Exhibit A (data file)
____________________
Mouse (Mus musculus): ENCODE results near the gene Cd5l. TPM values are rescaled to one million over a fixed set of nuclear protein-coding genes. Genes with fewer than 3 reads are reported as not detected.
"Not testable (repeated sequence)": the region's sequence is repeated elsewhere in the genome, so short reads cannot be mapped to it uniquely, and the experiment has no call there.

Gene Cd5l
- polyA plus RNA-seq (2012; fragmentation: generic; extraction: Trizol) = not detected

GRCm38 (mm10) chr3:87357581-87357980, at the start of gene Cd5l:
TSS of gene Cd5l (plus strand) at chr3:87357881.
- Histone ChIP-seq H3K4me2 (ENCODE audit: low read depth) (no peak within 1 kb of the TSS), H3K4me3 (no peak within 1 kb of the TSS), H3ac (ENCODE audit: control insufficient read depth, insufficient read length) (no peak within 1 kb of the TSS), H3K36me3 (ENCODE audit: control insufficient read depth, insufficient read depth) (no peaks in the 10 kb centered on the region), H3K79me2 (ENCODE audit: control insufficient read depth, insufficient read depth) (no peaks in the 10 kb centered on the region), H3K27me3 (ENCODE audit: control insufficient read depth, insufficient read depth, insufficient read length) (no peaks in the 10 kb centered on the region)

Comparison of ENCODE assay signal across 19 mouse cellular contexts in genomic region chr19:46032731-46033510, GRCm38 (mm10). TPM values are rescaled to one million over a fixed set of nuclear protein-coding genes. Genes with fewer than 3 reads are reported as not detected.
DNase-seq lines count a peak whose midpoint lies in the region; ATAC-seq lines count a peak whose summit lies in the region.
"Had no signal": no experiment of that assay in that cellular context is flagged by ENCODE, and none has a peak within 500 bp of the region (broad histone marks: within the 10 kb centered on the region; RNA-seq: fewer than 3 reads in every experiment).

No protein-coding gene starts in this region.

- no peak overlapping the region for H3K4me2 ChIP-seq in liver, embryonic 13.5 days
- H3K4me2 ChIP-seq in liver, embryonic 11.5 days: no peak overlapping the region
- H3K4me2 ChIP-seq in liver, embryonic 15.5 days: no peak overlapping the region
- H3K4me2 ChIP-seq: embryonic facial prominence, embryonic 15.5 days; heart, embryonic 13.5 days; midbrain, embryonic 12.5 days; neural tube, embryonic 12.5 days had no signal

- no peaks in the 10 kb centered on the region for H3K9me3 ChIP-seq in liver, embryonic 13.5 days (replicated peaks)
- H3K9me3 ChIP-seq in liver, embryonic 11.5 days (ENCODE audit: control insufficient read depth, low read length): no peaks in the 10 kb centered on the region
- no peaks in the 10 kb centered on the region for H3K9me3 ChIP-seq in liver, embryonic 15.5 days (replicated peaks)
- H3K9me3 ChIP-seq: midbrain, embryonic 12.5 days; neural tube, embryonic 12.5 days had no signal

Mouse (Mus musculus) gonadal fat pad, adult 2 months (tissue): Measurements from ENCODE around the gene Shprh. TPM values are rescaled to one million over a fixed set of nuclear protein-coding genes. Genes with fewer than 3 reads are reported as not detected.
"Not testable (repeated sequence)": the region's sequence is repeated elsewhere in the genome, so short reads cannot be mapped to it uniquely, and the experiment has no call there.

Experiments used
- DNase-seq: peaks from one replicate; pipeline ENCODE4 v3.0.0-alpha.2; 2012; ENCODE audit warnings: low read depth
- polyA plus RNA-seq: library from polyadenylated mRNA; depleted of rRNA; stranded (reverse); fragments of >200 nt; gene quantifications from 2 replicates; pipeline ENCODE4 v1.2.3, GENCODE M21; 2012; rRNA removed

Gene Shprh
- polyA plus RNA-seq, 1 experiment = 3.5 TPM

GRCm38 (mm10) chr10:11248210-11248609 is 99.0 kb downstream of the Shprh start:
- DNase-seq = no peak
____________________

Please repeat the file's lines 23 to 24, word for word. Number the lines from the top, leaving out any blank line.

- DNase-seq: peaks from one replicate; pipeline ENCODE4 v3.0.0-alpha.2; 2012; ENCODE audit warnings: low read depth
- polyA plus RNA-seq: library from polyadenylated mRNA; depleted of rRNA; stranded (reverse); fragments of >200 nt; gene quantifications from 2 replicates; pipeline ENCODE4 v1.2.3, GENCODE M21; 2012; rRNA removed